Having given recent overdoses that I had taken a lot of thought, I can only conclude that I had been trying to numb myself from intensity of feeling; and in doing so, gamble with my life to take matters out of my own hands. This has clearly been to the detriment to my physical health, though is indicative of how stressful the preventative factors of the last few years have been in obstructing treatment that was ongoing in 2014. This treatment, regardless of new anxieties and trauma-based experience permeating my entire life since and through.
I answered the question with inquisition in my own reasoning. I sought guidance in nailing a concise point, though such a specific point proved elusive. However, we both concluded that the explosive nature of my ptsd triggers had turned inwards in an implosive way. A scenario which presented with danger, such as verbal or physical conflict, with any form of befriending was being read by myself as a threat. In recent years, my explosive fight mode response to threat had worn itself out. My trigger response to danger was now much more implosive, than it was explosive. I concluded that I could no longer control urges to self-harm.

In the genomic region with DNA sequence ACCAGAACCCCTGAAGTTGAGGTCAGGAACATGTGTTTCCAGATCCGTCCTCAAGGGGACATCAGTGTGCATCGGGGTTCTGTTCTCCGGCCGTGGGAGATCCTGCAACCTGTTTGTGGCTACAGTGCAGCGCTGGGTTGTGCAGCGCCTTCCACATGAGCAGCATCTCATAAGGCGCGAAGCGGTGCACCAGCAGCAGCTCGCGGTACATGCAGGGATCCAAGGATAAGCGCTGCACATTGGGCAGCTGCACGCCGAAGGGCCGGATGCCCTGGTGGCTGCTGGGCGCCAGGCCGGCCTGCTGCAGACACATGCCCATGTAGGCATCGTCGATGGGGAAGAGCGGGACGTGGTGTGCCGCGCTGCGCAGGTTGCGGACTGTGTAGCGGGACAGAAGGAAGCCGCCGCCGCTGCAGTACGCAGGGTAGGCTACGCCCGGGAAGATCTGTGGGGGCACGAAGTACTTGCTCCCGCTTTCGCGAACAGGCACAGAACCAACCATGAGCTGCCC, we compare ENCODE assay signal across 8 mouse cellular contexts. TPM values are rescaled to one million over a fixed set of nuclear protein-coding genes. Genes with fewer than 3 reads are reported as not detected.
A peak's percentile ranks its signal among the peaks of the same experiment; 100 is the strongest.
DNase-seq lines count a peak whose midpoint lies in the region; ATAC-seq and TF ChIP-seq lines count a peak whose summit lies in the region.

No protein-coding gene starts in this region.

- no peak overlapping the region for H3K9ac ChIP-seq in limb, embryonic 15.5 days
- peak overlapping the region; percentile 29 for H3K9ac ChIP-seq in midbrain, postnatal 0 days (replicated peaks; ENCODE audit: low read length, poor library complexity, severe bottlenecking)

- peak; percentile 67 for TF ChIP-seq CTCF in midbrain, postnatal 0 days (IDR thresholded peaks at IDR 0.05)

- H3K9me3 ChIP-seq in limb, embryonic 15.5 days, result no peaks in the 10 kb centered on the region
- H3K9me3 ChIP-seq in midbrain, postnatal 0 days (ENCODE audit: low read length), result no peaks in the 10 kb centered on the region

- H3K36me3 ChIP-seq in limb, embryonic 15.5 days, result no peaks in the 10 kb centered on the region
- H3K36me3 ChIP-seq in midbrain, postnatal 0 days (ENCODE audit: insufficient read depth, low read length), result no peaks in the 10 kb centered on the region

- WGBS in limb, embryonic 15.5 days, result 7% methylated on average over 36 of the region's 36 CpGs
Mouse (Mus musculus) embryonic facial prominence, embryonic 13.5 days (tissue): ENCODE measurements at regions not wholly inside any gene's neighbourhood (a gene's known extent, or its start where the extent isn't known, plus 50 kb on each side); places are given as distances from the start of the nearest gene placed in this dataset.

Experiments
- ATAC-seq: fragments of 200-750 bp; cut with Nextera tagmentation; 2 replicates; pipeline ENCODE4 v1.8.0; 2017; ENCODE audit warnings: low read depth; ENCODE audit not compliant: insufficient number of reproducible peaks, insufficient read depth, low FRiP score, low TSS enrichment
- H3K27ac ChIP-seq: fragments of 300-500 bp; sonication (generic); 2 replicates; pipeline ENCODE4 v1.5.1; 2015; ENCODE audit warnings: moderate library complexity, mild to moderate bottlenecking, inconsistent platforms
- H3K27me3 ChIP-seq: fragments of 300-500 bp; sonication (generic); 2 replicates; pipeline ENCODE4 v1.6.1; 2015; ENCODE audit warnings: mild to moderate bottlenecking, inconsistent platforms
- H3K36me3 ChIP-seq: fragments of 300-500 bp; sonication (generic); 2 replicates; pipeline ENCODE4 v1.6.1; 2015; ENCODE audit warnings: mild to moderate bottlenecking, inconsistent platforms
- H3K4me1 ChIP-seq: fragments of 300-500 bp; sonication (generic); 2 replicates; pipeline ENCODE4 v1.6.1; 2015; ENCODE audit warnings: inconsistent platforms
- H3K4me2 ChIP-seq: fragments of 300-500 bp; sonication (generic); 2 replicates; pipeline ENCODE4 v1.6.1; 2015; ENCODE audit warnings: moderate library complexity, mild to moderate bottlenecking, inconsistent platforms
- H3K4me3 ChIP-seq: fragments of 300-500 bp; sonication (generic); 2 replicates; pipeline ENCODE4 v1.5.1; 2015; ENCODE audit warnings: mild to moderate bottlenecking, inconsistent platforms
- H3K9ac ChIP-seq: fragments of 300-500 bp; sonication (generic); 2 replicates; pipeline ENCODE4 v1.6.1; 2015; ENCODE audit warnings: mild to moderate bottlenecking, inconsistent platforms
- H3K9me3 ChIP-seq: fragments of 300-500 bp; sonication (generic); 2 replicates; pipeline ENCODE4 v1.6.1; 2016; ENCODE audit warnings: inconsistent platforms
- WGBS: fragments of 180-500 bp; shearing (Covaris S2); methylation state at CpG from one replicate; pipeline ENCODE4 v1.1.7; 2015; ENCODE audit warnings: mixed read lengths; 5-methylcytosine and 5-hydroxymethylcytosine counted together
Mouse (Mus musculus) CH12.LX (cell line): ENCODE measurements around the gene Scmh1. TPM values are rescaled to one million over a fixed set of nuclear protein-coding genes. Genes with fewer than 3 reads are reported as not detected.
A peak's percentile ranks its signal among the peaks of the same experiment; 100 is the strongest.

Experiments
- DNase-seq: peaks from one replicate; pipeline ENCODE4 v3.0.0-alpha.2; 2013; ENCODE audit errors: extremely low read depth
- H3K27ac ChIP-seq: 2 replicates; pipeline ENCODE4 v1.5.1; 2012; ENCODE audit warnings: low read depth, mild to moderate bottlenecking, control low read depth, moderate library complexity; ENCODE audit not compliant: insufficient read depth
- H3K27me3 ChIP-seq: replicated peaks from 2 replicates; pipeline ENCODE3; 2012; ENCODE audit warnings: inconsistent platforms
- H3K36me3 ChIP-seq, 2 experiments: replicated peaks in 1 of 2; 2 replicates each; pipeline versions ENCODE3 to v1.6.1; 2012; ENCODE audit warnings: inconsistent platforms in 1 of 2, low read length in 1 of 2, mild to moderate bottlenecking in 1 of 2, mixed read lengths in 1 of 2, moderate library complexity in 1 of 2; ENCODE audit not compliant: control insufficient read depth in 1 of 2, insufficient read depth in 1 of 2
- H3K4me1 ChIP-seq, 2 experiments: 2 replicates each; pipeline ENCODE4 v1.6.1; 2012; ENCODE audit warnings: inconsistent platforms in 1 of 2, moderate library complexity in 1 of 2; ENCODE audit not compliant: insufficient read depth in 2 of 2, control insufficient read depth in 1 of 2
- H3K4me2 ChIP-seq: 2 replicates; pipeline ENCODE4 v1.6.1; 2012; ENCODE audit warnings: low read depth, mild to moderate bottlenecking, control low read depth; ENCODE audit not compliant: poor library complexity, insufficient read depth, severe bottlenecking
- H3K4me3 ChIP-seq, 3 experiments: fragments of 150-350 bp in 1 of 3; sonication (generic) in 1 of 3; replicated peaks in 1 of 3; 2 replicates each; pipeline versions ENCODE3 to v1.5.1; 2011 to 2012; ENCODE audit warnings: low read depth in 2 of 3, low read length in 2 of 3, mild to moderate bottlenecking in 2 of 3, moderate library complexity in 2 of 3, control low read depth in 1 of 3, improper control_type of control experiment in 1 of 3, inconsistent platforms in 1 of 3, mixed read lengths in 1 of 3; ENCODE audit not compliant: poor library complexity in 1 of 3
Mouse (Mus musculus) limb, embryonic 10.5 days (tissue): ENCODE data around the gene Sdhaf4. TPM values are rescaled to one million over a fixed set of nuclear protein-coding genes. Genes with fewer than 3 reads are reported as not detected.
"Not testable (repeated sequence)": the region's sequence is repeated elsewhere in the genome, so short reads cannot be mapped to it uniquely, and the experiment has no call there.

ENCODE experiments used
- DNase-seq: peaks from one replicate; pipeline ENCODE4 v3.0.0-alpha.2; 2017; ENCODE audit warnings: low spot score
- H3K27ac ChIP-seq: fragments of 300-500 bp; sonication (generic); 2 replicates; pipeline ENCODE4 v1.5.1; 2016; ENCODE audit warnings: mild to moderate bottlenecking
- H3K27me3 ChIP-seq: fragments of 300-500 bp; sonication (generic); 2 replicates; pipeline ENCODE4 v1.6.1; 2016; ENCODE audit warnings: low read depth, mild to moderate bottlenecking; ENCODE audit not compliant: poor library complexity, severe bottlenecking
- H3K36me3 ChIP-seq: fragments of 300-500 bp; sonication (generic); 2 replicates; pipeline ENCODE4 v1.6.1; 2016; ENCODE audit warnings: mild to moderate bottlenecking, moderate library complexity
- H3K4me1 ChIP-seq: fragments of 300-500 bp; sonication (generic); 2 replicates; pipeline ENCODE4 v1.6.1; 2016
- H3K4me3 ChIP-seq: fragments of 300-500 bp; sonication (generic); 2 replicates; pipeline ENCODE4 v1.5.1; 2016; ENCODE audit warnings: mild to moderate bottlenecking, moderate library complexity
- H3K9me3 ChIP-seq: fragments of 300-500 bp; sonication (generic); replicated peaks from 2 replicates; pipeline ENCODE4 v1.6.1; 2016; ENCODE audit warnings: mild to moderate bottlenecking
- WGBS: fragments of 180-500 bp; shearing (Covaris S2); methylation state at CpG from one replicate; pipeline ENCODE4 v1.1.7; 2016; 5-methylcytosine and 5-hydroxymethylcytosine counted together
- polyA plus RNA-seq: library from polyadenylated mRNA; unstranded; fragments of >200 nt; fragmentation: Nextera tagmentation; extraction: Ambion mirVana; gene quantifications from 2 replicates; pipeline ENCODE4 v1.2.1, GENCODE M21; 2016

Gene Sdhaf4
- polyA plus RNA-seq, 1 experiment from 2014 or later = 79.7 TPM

We agreed to resume my Risperidone prescription via weekly deliveries. This, to avoid generating stockpiles of medication in the home, thus minimising the risk in my reduced control over self-harmful trigger-urges. This began the following day, whereby she personally dropped off my first week’s prescription. A further week passed before I met with my care coordinator again in dropping off my second week’s supply. This arrangement is to continue by mutual consent, until it is judged that I have made sufficient progress with my emotional stability as to be able to administer medicine in safe doses.
After several years of failure to access the first identified treatments that I would require from NHS mental health services, I am looking forward to making quick progress in this new-to-me service.
I feel rejuvenated with a health pathway that thus-far better fits my immediate needs. It is also better resourced in meeting challenges head on, negating any preventative factors in accessing treatments.
In summary, I am now in secondary care services. A registered outpatient, my physical and mental health will be regularly monitored, tested, and treated where necessary.